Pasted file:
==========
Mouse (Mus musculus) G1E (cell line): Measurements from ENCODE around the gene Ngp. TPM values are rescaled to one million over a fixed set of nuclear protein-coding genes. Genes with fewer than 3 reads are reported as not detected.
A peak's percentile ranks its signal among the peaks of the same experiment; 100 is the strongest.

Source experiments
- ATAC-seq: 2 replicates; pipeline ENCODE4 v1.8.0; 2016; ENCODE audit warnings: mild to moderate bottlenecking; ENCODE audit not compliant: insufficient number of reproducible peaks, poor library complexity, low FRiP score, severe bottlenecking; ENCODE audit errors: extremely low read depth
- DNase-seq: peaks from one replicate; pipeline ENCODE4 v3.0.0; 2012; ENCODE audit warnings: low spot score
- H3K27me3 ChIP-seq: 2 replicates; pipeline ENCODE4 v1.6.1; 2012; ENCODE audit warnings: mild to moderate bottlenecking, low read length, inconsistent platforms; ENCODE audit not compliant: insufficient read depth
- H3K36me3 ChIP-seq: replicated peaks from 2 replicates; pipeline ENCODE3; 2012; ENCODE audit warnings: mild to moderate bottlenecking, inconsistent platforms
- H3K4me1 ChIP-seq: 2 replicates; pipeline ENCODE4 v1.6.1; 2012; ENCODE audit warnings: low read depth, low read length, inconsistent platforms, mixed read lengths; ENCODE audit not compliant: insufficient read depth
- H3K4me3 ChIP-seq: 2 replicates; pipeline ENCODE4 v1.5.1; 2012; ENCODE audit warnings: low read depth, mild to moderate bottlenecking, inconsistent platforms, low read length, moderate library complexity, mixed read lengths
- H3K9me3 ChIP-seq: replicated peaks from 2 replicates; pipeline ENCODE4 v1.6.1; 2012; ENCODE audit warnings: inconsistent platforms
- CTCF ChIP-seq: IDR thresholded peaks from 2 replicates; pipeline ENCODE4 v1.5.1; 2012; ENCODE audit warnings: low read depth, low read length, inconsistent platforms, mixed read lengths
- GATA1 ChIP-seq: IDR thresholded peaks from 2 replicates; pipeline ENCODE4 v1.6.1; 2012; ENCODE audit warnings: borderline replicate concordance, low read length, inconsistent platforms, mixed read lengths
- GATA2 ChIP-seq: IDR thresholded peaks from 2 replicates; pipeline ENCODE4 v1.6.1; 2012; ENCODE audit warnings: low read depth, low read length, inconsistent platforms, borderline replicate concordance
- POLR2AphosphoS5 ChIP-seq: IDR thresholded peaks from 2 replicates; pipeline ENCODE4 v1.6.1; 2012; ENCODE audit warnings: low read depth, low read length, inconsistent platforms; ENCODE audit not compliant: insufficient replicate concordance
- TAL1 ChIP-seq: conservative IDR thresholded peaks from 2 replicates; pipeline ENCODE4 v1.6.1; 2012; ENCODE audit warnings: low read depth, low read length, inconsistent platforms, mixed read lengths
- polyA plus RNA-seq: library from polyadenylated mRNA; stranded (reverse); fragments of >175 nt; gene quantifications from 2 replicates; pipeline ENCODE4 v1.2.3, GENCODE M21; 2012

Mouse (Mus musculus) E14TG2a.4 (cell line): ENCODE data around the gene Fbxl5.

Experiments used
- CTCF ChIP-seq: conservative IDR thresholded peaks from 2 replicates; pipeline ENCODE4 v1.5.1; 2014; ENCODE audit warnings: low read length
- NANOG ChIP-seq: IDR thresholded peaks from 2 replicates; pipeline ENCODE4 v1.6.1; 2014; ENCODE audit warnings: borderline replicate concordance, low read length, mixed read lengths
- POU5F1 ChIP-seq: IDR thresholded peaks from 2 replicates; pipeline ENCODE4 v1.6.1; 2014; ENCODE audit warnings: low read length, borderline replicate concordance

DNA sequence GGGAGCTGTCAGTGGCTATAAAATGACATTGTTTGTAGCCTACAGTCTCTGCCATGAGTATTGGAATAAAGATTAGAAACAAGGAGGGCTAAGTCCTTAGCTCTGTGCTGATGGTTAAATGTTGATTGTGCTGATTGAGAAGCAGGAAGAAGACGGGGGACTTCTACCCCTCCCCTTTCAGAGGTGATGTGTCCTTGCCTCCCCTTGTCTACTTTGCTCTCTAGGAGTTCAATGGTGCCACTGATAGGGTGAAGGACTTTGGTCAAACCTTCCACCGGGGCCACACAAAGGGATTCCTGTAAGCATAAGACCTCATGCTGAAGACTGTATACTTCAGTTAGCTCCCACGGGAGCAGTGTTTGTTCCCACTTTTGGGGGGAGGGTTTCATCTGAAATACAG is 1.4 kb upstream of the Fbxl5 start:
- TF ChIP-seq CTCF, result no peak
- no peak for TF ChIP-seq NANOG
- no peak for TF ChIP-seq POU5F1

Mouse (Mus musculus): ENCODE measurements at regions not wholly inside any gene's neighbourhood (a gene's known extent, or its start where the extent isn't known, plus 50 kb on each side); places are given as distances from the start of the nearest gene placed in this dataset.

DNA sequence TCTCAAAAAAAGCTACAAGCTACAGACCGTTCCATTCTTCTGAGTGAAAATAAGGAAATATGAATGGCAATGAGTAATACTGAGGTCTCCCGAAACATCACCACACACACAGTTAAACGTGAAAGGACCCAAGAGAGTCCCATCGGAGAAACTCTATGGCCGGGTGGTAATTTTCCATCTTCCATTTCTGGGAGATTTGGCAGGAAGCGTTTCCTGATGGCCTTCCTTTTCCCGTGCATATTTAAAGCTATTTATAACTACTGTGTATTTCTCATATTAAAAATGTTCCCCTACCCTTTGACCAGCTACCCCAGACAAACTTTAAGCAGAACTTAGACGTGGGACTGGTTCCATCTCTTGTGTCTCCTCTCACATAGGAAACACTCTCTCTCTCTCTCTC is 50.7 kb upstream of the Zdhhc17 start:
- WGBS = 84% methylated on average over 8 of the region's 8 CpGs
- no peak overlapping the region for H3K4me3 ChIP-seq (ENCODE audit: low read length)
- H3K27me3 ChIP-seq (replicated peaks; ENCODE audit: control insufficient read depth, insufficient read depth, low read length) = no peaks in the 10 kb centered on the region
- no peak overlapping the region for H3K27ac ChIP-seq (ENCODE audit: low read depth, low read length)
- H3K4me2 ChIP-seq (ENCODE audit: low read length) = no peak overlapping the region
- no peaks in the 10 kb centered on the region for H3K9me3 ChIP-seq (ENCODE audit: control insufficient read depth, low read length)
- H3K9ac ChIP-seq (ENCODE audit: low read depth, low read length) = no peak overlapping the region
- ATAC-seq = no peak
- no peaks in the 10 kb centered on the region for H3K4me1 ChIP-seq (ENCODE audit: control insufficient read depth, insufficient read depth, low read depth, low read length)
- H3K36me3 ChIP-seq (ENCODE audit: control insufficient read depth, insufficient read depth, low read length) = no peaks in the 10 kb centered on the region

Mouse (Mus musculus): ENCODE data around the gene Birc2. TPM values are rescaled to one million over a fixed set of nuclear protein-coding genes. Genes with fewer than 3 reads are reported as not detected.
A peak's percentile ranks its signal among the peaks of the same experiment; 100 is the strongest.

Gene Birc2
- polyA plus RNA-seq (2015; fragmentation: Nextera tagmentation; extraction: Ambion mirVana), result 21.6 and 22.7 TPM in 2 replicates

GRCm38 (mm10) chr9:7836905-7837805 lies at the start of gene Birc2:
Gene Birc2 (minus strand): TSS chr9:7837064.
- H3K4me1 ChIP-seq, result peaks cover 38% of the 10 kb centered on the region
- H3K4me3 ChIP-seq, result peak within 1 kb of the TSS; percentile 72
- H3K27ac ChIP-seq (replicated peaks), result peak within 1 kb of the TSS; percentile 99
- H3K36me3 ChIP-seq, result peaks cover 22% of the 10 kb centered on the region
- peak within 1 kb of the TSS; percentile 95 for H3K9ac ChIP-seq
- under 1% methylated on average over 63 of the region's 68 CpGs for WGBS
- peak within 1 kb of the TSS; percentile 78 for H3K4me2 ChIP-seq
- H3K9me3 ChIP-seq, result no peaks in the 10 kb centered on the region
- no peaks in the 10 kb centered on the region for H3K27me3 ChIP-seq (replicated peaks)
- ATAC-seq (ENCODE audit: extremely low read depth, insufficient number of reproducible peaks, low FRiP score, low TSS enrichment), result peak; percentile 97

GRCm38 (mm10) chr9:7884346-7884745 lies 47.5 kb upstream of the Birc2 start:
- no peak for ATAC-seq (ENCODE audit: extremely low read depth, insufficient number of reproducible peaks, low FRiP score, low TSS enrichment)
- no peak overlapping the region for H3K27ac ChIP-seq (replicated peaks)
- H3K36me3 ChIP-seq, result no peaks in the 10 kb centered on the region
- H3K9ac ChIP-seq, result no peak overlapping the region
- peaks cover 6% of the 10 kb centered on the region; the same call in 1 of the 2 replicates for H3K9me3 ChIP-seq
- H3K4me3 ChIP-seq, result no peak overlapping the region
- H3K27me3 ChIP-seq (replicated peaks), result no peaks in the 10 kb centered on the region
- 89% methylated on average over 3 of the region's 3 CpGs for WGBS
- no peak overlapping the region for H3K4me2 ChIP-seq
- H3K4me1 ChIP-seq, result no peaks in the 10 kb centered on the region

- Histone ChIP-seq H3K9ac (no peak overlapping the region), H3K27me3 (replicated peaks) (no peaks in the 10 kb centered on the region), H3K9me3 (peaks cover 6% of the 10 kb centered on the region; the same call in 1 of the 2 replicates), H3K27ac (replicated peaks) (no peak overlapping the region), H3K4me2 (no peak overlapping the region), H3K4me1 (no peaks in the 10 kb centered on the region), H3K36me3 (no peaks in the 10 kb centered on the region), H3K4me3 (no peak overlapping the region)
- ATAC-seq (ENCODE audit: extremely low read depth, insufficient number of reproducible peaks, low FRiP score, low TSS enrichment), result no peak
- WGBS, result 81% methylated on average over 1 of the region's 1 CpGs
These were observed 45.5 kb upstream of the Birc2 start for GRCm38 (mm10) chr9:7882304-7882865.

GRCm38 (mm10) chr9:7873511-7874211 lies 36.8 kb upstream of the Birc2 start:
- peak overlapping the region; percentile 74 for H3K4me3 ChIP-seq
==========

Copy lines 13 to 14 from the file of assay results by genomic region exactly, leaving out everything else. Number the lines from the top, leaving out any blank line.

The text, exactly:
- GATA2 ChIP-seq: IDR thresholded peaks from 2 replicates; pipeline ENCODE4 v1.6.1; 2012; ENCODE audit warnings: low read depth, low read length, inconsistent platforms, borderline replicate concordance
- POLR2AphosphoS5 ChIP-seq: IDR thresholded peaks from 2 replicates; pipeline ENCODE4 v1.6.1; 2012; ENCODE audit warnings: low read depth, low read length, inconsistent platforms; ENCODE audit not compliant: insufficient replicate concordance